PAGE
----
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February 28, 2021
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Romania on 2nd Place in EU by Speed of Vaccination

Recently, the decision of partly lifting the restrictions in Bucharest started a strong debate in Romania. On one hand, there were people to support this lifting of the restrictions, on the other hand there were those who opposed the idea.

On one hand, the restaurant owners and the ones who felt their social life vanished since the pandemic. On the other hand, those who felt that restrictions are the only way to get out of this situation.

Yet, it seems that Romania chose a different way: while other countries, especially the Western ones, are imposing restrictions again, Romania partly lifts them, wherever the rate of infection is below a certain limit. Meanwhile, Romania speeds up the vaccination process. In fact, it speeds it up to a pace where it placed the country on second in EU.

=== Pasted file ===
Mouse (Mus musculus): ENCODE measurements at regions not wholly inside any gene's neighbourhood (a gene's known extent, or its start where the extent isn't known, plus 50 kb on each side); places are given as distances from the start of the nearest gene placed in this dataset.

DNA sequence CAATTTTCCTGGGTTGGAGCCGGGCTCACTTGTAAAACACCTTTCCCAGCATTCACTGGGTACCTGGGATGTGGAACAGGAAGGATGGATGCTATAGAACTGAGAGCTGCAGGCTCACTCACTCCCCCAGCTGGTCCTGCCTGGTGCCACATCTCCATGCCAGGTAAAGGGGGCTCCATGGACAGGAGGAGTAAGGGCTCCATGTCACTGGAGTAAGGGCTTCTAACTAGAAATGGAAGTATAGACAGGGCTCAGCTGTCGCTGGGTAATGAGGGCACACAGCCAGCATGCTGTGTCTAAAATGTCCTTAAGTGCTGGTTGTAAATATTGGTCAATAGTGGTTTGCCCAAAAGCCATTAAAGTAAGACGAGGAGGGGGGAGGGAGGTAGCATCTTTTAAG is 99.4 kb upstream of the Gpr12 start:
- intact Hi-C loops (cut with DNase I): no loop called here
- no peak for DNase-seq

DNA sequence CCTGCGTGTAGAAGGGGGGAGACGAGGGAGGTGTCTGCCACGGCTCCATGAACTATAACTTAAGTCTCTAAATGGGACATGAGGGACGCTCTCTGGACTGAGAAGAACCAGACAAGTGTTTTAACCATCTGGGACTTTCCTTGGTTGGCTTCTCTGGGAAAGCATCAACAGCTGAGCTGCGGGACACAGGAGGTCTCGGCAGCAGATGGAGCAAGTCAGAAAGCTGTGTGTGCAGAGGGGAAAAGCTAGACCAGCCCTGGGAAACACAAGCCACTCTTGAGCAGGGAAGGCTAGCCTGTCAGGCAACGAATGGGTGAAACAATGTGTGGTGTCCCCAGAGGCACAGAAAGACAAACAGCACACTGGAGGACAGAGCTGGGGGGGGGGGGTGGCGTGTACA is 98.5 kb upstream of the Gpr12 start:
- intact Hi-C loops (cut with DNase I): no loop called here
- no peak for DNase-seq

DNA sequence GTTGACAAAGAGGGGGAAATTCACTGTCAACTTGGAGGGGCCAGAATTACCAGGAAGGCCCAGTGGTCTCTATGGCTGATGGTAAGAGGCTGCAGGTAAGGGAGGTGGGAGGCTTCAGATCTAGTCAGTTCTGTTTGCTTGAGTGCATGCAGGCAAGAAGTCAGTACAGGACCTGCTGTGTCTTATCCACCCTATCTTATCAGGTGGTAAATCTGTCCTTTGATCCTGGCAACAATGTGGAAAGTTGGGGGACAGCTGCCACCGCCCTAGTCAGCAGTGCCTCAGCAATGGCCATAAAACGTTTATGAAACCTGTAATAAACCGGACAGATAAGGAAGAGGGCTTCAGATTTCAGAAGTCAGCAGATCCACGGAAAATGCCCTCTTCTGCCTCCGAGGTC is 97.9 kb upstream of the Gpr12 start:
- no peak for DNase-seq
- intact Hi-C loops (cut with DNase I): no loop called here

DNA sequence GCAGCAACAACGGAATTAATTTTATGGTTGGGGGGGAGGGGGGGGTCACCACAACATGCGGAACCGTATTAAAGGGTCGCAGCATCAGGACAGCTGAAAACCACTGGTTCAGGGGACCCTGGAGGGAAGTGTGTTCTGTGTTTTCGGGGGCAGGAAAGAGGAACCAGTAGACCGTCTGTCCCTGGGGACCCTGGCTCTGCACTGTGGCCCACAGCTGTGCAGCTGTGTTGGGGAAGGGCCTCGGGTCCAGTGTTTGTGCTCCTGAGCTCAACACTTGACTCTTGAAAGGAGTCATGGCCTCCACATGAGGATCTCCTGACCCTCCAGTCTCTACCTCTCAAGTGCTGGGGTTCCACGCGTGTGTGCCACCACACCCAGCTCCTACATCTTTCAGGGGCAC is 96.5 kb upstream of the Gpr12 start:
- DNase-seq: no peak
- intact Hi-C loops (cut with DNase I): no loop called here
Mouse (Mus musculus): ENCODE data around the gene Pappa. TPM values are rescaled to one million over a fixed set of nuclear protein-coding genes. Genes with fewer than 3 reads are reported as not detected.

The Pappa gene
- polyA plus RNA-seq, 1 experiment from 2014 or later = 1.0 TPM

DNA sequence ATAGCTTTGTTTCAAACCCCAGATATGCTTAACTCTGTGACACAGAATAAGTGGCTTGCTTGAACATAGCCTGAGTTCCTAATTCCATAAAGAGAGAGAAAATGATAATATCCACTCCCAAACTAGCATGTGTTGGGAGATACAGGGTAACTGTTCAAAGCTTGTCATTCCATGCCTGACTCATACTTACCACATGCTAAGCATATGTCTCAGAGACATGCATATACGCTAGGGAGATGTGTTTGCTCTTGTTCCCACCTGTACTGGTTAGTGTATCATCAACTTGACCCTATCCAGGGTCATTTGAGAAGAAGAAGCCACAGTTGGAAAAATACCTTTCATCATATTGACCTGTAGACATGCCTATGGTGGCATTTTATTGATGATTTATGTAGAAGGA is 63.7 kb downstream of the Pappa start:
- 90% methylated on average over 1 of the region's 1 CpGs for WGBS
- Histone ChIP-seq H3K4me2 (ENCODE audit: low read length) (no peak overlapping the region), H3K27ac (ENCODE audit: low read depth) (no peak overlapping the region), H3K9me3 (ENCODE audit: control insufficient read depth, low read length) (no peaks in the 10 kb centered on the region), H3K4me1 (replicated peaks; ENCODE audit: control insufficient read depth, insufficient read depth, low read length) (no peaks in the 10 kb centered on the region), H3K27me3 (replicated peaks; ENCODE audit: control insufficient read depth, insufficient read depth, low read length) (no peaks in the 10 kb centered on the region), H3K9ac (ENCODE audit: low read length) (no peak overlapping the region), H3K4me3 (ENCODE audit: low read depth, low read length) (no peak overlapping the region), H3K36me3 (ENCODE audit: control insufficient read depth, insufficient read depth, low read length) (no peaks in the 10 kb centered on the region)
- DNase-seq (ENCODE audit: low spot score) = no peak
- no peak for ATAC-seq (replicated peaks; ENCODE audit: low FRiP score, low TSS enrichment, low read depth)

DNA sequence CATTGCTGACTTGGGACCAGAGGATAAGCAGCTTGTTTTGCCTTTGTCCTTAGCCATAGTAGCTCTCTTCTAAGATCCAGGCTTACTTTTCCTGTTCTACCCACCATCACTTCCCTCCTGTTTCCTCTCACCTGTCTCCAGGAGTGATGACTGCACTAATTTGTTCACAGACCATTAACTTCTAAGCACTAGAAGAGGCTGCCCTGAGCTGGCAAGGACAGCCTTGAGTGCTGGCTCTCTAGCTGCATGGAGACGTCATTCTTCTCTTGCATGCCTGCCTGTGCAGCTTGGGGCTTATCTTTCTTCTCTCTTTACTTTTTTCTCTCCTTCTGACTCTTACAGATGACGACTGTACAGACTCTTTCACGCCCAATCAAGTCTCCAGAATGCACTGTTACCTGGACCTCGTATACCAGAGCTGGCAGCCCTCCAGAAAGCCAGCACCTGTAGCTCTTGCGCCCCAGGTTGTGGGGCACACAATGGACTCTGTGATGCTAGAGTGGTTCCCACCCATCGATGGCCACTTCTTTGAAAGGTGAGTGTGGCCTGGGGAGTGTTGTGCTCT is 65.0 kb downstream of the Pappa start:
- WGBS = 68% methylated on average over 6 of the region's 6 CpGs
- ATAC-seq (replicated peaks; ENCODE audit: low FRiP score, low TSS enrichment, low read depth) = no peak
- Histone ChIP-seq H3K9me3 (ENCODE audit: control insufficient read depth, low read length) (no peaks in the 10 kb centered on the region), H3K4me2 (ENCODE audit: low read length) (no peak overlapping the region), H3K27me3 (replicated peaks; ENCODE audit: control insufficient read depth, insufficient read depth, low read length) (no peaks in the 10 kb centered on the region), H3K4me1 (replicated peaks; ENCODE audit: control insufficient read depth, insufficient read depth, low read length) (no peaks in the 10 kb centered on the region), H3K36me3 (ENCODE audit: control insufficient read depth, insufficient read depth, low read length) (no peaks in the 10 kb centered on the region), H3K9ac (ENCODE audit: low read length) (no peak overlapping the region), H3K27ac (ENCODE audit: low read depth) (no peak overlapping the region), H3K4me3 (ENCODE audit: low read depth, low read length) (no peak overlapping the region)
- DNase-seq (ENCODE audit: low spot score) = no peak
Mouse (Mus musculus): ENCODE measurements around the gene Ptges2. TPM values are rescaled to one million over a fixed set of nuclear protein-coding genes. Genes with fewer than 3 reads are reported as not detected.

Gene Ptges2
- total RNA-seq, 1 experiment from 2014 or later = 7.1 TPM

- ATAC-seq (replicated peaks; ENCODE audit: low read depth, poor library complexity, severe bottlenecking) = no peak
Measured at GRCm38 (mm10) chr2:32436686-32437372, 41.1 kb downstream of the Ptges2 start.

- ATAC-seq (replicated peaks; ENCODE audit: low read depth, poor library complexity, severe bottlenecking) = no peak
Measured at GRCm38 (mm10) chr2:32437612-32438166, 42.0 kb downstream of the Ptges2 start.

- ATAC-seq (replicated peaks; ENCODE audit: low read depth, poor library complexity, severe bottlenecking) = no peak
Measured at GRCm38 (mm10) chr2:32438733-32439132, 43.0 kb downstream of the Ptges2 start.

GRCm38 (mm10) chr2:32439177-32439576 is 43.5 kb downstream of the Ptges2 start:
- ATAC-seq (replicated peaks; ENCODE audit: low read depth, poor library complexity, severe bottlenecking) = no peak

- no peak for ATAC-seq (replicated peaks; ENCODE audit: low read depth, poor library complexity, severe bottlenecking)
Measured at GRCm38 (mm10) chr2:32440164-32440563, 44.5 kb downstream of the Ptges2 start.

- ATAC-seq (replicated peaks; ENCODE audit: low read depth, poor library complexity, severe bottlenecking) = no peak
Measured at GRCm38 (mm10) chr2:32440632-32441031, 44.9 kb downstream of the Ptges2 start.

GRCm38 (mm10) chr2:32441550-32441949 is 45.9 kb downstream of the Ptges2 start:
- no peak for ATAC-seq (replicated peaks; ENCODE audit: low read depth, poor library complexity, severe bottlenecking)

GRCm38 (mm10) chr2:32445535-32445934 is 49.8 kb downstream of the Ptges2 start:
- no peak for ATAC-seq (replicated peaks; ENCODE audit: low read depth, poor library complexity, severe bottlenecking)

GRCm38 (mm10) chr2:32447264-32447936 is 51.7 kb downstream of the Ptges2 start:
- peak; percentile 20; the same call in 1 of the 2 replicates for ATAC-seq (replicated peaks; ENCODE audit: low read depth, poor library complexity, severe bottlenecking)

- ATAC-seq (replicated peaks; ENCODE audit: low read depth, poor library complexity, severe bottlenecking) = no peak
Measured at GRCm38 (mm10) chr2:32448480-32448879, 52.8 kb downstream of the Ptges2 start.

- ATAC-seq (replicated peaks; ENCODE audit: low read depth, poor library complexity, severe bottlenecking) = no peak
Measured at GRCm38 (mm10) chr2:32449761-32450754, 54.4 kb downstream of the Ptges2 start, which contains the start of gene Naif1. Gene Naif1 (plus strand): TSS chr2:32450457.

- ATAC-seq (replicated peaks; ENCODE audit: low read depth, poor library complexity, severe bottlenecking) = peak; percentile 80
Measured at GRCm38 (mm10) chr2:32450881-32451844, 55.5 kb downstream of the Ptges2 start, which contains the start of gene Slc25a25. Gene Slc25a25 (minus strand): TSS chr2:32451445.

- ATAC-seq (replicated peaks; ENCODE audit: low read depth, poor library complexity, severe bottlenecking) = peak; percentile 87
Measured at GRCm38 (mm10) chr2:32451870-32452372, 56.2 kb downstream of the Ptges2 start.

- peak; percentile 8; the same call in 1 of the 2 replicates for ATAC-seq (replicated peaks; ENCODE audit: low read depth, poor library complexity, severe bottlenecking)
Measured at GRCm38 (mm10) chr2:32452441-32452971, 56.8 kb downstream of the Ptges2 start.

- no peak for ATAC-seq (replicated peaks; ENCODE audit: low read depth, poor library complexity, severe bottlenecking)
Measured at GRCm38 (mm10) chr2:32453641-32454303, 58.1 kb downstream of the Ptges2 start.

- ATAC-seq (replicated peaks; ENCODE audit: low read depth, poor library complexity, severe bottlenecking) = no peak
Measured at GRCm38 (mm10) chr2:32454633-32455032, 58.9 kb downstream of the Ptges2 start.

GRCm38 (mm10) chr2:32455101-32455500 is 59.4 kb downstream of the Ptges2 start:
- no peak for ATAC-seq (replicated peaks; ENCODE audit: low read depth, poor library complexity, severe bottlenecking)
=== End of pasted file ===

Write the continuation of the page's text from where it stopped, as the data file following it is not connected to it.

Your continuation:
Romania is second only to Malta by the speed of vaccination in EU, but Malta has a population of only 500,000 people, while Romania has around 21,000,000. Way behind Romania there are the neighboring Bulgaria or Hungary. In fact, Romania’s neighbors are on last places when it comes to the speed of vaccination: Hungary does around 5,000 doses a day, while Bulgaria does a little more than 1,000.

Politico calculated the pace of the vaccination by how many months will take for each country to reach the immunization rate of 70% of the adult population. According to the ranking, all the countries are way behind the European Commission’s schedule, of September 2021, but still, some countries are too far away: Bulgaria could reach the 70% immunization goal by August 2040 (!!!). Politico says that, to hit Commission target, EU vaccine rollout should be 5 times faster.

Politico ranking of the EU countries by the speed of vaccination

Of course, December 2022 is not what Romanian authorities had in mind when they started the vaccination process. But, as the Romanian Government’s officials said, the vaccination rate would be increased and hopefully the pandemic will be under control by September, through vaccine immunization, as the European Commission expects. According to the coordinator of the vaccination campaign in Romania, the country wants to vaccinate 13 million people by the end of June, which, in these circumstances, where there is significant delay in the delivery of the batches from Pfizer, seems quite a performance.

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